Gorge visitors asked to lend hands, use extra caution and come more prepared while recreating

Because government employees in charge of maintaining the facilities are currently furloughed, trash is overflowing from cans at trailheads in the Columbia River Gorge National Scenic Area, and many restrooms are closed.

The employees are not working because Congress and the Trump Administration failed to broker a deal to fund the federal government on Friday, Dec. 21. The impasse led to an ongoing partial government shutdown since Saturday, Dec. 22.

The scenic area is maintained by the U.S. Forest Service, and while rangers are not patrolling the area during the shutdown, Gorge trails remain open.

Maegan Jossy, outreach manager for Friends of the Columbia River Gorge, offered tips to hike responsibly during the closure.

"I think just be a bit more prepared than normal — there aren't as many amenities," Jossy said. "Don't leave any garbage. If you're going to go, pack a garbage bag, and know how to use a poop trowel. There are a lot of things that people don't think about, but things are a little different right now."

While the shutdown didn't close trails in the Gorge, some hiking paths remain closed because of lingering effects from the Eagle Creek Fire, which started on Sept. 2, 2017, after a 15-year-old Washington boy threw fireworks into the Eagle Creek Canyon. The fire raged to consume more than 48,000 acres.

Jossy encouraged hikers who don't want to take the extra preparation steps to search for paths outside the Gorge. Trails maintained by state, county or city governments are still running as usual.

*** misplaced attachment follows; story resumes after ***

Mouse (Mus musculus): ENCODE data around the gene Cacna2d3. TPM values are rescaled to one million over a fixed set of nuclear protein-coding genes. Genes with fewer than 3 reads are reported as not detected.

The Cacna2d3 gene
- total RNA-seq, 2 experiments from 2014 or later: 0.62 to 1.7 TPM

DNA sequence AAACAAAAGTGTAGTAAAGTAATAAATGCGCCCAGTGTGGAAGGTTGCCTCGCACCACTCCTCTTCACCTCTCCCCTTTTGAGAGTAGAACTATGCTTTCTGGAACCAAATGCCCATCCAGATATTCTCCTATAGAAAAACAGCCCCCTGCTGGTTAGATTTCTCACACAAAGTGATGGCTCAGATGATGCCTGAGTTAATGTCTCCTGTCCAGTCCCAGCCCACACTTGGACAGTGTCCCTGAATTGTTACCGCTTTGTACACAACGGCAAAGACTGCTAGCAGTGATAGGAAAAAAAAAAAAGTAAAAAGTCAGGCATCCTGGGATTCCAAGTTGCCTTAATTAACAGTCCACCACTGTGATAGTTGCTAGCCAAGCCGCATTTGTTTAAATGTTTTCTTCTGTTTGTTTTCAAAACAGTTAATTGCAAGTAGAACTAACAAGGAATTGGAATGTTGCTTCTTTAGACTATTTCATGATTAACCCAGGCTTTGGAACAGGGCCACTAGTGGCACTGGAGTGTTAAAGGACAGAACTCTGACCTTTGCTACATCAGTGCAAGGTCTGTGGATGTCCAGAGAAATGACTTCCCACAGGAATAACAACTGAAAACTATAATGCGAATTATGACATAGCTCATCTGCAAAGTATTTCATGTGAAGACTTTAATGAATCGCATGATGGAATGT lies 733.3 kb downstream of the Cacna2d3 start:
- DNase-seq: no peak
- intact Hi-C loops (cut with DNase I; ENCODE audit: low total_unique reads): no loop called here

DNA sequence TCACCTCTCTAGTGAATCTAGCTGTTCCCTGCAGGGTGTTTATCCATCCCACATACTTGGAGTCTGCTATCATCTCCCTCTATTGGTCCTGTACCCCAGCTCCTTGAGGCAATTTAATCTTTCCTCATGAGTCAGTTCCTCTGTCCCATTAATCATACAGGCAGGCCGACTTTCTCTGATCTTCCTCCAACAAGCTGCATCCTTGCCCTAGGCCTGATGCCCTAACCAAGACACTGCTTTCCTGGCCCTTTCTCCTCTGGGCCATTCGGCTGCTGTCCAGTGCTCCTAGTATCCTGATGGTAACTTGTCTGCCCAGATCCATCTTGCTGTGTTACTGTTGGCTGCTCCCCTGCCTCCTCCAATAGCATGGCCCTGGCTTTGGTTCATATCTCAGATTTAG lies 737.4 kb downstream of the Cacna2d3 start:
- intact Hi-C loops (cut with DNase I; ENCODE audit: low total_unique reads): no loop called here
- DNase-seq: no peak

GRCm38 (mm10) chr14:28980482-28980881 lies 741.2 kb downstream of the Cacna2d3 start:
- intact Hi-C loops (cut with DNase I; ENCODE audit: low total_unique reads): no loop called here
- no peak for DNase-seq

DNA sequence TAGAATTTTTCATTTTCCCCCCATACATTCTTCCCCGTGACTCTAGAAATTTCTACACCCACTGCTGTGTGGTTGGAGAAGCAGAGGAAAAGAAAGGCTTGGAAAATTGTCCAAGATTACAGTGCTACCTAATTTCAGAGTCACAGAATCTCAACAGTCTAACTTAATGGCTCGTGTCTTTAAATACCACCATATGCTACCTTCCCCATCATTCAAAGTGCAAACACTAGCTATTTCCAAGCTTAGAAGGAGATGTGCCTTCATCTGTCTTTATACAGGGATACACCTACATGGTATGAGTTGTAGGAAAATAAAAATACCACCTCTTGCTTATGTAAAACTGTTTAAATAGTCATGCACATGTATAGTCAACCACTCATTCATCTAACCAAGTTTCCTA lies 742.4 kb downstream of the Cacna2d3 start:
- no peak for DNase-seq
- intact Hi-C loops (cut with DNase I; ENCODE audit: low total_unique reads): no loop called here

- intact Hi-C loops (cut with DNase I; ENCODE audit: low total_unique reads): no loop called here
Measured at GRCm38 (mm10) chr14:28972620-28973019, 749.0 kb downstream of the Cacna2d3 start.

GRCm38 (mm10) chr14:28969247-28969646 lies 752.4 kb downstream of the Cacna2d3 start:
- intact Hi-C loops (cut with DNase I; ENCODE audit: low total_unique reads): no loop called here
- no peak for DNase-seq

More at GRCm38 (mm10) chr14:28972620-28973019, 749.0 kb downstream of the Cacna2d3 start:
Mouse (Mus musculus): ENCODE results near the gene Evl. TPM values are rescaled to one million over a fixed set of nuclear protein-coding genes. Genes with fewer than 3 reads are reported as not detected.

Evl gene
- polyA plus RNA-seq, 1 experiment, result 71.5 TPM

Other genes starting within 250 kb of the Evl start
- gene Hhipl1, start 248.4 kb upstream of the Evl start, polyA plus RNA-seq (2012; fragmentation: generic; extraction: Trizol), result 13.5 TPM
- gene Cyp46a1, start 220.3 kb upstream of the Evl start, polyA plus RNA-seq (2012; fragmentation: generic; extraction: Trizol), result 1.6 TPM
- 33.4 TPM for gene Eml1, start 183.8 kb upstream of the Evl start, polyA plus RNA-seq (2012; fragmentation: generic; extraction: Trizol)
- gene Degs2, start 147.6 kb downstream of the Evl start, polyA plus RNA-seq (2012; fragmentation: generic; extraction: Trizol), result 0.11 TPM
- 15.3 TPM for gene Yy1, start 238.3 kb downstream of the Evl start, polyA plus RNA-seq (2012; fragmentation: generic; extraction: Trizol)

But if hikers have their minds set on exploring the Gorge, they can minimize their impact by adhering to proper hiking etiquette.

"That's a good ethic anyway, but this situation is making it more necessary," Jossy said.

Friends of the Gorge and Trailkeepers of Oregon offered advice for visitors hiking in the Gorge during the government shutdown:

  • Pack everything out, and have a poop plan. 

  • Be back-country ready. Carry hiking essentials, no rangers are on patrol, and let somebody know where you're headed.

  • Consider exploring state, county, or city parks instead of federal lands.

    Friends of the Columbia Gorge is a nonprofit organization dedicated to protecting and enhancing the scenic, natural, cultural, and recreational resources of the Gorge.

    Trailkeepers of Oregon is a nonprofit hiking organization that has been restoring trails in the Gorge since the outbreak of the Eagle Creek Fire in September 2017.

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